Controversy mounting over effort to name Sopris peak after John Denver
August 15, 2011
ASPEN – Misinformation over a request to name the eastern peak of Mount Sopris after John Denver is spreading rapidly, partly because of an extremely vocal minority opposition, the initiative’s organizer said Sunday.
J.P. McDaniel of Littleton, who is spearheading an international petition to ask the U.S. Board of Geographical Names to consider the proposal, said ignorance about Denver and what he stood for is the driving force behind the movement to kill the effort. Some opponents have even prematurely claimed victory, which is odd given that the board has yet to receive the proposal. McDaniel said she plans to mail the petition and related paperwork to the federal board within the next two weeks.
“The stuff people are saying is starting to get a bit ridiculous,” she said. “The proposal hasn’t even been submitted yet. The board hasn’t denied it because they haven’t even received it yet.”
A recent story from the Grand Junction Sentinel quoted the board’s executive secretary as citing the difficulty of naming a natural feature or landmark within a federal wilderness area because it might detract from the wilderness experience. The unnamed twin summits of Mount Sopris stand 12,965 feet above sea level in northwest Pitkin County inside the Maroon Bells-Snowmass Wilderness Area.
Internet media outlets and national newspaper wire services picked up the story and erroneously inferred in headlines that the proposal had “hit a snag.” Nothing could be further from the truth, McDaniel said, adding that it appears the headlines were a device to sensationalize the story.
“It’s kind of an example of how poor journalism can get repeated,” she said.
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McDaniel said she has always known that the initiative would be an uphill battle because of the wilderness area designation. The reason she hasn’t mailed the petition – which now totals more than 3,000 signatures of support – is because she received new advice on how to proceed from that same board secretary. Her next step will be to seek endorsements from local governments and agencies. After she submits the petition, application and other items for board review, there will be a long waiting period of up to a year before a decision.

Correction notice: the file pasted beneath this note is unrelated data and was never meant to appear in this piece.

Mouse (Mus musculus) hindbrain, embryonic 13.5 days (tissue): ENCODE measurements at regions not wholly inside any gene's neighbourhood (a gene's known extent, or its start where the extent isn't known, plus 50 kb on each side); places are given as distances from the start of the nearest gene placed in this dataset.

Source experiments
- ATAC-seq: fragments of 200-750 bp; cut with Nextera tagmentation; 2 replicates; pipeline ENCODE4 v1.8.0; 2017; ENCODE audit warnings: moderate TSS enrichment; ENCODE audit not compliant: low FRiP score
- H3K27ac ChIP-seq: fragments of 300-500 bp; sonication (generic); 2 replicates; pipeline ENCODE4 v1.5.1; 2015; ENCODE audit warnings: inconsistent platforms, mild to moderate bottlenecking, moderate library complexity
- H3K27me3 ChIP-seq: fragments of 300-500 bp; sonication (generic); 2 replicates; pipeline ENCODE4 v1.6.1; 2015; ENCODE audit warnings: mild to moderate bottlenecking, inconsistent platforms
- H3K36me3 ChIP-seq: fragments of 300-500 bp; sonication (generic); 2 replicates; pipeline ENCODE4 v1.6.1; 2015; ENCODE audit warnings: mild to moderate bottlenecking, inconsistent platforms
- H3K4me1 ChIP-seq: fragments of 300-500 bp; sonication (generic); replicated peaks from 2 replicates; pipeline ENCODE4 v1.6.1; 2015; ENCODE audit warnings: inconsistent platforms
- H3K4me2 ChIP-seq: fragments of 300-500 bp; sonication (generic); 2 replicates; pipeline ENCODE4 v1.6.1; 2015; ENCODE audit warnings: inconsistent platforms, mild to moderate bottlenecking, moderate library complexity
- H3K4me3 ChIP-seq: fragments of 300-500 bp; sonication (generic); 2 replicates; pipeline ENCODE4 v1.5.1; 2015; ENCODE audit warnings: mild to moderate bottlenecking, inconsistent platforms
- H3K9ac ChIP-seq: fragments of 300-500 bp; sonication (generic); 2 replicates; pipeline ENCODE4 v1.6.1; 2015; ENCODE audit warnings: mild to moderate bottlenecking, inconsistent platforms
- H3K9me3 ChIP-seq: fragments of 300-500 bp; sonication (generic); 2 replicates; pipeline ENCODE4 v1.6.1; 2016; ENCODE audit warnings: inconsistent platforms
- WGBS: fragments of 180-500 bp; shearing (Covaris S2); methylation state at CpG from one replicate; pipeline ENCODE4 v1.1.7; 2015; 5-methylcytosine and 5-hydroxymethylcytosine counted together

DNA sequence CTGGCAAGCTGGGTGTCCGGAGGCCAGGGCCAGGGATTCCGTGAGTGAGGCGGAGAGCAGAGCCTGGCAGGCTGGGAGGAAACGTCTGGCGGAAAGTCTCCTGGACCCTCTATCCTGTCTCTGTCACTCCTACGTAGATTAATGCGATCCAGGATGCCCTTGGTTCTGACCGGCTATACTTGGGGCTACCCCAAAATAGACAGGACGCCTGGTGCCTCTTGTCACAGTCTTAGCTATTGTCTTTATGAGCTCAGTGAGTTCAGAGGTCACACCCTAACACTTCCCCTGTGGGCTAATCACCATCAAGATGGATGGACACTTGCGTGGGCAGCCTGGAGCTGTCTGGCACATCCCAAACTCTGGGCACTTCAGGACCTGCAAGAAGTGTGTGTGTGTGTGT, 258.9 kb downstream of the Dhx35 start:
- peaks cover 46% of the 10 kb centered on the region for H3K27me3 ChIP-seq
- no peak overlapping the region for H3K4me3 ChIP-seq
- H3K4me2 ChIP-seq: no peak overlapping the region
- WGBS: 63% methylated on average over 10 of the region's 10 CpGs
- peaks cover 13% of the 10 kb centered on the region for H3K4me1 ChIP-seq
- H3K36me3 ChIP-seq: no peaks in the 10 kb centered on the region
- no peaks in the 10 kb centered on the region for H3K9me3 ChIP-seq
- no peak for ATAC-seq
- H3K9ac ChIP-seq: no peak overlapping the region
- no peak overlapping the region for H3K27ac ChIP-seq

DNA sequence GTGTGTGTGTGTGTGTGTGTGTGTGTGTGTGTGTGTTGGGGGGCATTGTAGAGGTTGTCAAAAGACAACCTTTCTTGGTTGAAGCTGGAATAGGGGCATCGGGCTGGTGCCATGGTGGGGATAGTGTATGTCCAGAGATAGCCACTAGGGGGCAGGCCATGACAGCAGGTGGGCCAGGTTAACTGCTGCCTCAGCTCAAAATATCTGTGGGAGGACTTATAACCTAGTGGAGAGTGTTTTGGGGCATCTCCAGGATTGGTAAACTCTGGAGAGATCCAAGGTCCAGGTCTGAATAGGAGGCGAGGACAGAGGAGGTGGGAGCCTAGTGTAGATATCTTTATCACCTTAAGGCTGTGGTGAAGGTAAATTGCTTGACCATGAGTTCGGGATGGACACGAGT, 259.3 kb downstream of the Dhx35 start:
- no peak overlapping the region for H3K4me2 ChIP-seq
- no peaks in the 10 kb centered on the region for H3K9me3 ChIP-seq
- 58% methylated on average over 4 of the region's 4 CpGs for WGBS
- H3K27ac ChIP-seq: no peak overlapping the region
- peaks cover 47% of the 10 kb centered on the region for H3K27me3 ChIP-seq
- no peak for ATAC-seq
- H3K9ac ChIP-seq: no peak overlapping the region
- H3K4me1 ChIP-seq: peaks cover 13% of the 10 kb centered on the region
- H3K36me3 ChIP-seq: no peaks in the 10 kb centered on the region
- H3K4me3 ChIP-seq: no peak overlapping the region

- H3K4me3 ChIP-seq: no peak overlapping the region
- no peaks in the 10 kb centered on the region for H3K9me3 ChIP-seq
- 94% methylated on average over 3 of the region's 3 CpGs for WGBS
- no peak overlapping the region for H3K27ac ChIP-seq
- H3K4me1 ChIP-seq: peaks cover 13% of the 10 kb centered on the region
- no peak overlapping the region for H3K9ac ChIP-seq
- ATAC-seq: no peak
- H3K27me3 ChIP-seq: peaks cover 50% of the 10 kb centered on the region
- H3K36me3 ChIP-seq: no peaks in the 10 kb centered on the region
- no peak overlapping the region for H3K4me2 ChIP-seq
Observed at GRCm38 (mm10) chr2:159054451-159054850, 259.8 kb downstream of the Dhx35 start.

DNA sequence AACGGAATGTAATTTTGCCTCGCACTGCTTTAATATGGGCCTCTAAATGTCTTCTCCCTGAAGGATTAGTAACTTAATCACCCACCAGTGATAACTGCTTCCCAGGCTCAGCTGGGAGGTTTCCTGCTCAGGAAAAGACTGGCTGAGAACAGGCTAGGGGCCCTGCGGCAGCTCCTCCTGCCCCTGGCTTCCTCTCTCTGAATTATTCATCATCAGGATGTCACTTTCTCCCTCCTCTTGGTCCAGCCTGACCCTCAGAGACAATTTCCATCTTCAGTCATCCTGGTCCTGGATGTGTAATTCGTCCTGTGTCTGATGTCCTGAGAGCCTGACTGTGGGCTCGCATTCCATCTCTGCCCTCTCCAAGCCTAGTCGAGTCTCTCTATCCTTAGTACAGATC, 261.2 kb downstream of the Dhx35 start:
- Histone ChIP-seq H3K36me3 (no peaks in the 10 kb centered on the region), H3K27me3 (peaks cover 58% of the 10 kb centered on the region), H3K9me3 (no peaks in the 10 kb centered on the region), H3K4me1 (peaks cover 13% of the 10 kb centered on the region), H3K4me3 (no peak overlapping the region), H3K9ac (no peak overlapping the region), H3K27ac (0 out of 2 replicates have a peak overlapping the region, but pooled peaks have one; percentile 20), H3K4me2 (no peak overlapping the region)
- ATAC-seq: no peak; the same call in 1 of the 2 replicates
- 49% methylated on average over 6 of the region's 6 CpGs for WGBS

Opponents also keep spreading the idea that McDaniel wants to “rename” the mountain. That’s another falsehood, as the proposal seeks to name only the east peak after Denver: Mount Sopris would remain Mount Sopris.
McDaniel reiterated that naming the peak would be a fitting tribute to the Aspen-based recording artist, not because of his celebrity but because of his lifelong commitment to environmental and humanitarian causes. Through many of his songs, television specials, media comments and writings, Denver was a committed conservationist and helped bring environmental stewardship into worldwide consciousness.
Critics also claim that Denver was Aspen-centric and had no connection to Sopris or the middle or lower Roaring Fork Valley. Such statements, McDaniel said, ignore the fact that he penned much of his 1972 hit, “Rocky Mountain High,” while camping at Williams Lake, on the southeast side of Mount Sopris. The song is one of two official state songs of Colorado, along with “Where the Columbines Grow.”
The peak also is visible from the Windstar Land Conservancy, nearly 1,000 acres of farmland and wilderness area near Old Snowmass that Denver bought for conservation purposes in 1978. He donated the property to the environmental group he started, the Windstar Foundation, and the federal government later added protections from development.
McDaniel said she was told the board received a few dozen comments over the past week for and against the initiative. She’s also been the victim of some personal attacks and has had to endure a seemingly endless string of negativity concerning Denver’s human frailties – he was twice arrested on suspicion of drunken driving and his musical style, which some consider syrupy.
One online commentator even went so far as to say that Denver “raped a bear” at Williams Lake. Others are trying to turn the issue into an Aspen-versus-the-lower-valley debate.
“This is not a competition,” McDaniel said. “Many of the people who are so strongly opposed to this are ignorant about Denver and things that happened 40 years ago. Some of the comments are coming way out of left field.”
McDaniel said that despite the backlash, she has no plans to give up.